Among all the rapid changes brought about by the pandemic, perhaps the most significant has been the emergence of data as a critical public good. However, data’s unique characteristics mean that its value erodes when it is seen as untrustworthy.
We’ve all seen the most successful companies and large enterprises fined large sums and suffer massive reputational damage as a result of failing to uphold the highest standards for data management and security. It has therefore become a strategic imperative for companies to ensure their data governance remains at the highest standards, yet flexible.
At a recent Economist Impact webinar with National Australia Bank, FWD Insurance, AEON and Databricks, we affirmed how robust data governance can only be derived from a deep understanding of privacy, security, and operational risks, and also driven in sync with ongoing changes across the compliance landscape. We also recognise the myriad of challenges standing in the way of good governance, from a misalignment between data management activities and operating models; a disconnect between legislation and security policies; and a lack of understanding as to how democratized data access generates business transformation.
The participants also discussed how data governance has become more complex for organizations operating across borders. The increasing complexities of cross-border data regulation is a pain point that requires more granular management, where data stores and business applications now have different types of data models, complexities, and security apparatus of their own in each market, along with the mandatory compliance and regulatory requirements.
Moreover, the need for the right engineering, analytics and data skills was spotlighted as essential to successful data transformation and governance. It was agreed amongst the speakers that not only do businesses need to hire the relevant talent, but existing employees should also be exposed to, upskilled, and educated on new, deeper knowledge, including how the flexibility of open-source tools can be used to unify governance across various disparate IT systems and to truly understand how data moves throughout their organizations.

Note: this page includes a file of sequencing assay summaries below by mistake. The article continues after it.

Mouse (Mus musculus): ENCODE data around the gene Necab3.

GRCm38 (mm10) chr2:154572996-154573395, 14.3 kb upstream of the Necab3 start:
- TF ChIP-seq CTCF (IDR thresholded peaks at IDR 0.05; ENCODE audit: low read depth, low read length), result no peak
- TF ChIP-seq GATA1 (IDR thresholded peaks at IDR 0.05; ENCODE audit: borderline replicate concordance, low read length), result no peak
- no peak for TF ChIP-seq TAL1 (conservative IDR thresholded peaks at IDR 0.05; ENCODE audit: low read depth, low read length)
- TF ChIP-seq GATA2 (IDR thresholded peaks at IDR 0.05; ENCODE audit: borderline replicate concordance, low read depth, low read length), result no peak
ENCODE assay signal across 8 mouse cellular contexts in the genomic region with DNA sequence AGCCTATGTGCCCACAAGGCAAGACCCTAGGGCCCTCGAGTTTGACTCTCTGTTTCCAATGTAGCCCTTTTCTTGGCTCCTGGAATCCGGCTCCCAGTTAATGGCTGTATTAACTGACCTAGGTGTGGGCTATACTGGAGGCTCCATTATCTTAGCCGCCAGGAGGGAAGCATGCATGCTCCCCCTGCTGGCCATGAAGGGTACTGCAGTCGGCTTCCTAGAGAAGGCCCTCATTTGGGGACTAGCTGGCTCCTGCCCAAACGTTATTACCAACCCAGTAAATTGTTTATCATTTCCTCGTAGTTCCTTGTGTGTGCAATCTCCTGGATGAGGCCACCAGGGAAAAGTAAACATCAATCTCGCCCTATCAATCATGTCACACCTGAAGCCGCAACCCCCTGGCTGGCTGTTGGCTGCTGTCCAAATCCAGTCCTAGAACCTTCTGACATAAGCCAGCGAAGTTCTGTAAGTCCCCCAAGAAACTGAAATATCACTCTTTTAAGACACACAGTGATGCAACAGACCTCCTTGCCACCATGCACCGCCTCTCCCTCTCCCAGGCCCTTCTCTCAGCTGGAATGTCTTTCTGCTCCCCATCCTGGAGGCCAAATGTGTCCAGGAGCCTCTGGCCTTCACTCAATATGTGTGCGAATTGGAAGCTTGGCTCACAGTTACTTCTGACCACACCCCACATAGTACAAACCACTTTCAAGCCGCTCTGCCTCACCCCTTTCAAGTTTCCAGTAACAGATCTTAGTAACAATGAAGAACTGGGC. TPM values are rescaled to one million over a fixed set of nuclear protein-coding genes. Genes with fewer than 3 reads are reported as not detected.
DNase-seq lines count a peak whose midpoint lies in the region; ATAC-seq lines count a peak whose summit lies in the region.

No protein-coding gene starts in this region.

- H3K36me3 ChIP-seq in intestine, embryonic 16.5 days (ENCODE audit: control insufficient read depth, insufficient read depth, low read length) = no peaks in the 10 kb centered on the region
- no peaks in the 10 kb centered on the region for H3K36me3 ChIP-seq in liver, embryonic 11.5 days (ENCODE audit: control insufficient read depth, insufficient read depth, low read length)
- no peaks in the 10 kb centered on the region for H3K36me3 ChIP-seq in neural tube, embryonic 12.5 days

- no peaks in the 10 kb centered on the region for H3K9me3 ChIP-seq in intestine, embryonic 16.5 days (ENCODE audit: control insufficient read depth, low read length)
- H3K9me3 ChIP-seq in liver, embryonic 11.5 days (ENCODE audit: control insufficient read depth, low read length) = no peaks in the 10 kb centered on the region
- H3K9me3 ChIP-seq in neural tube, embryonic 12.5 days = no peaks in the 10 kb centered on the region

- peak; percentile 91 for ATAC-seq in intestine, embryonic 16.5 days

Best practices to maximize data’s economic value
Weighing out the considerations from all these factors will be no easy task. Organizations must recognise that strong data governance can only be built when they approach it as a journey rather than a destination.
That’s where using the latest technologies to extract the most value from data can be extremely beneficial. Artificial Intelligence (AI) and Machine Learning (ML) are solutions that can incorporate privacy and security into data management models, process large amounts of data, and handle data on a large scale. New, emerging architectures, such as the Data Lakehouse, which combines cloud-native flexibility with AI and ML, have the potential to assess various and new types of risks as the macroeconomy progresses and matures, analyze how these market risks impact compliance and regulations, and deliver the necessary adjustments to enterprise data.
Moreover, companies should aim to groom and develop as many data stewards as possible, and this can be achieved through two-way collaboration in the form of public-private partnerships. Such a goal will allow good governance frameworks and practices to be distributed and decentralized in every department, yet still tightly integrated across the organization. These efforts also need to be supplemented by embedding privacy by design across all platforms, operations and processes of the business, as increasing volumes of data get moved, stored, and managed by internal and external stakeholders.
We recognise that companies are under pressure today to continuously rethink their infrastructure but at the same time also need to manage emerging risks that come with rolling out transformation strategies. As a result, key initiatives like moving to the cloud and decommissioning legacy platforms are often approached with a sense of caution and dread. However, data management and governance must be perceived as key components of business growth, and open-source platforms exist as essential tools that can enable the right balance of governance versus accessibility and use.
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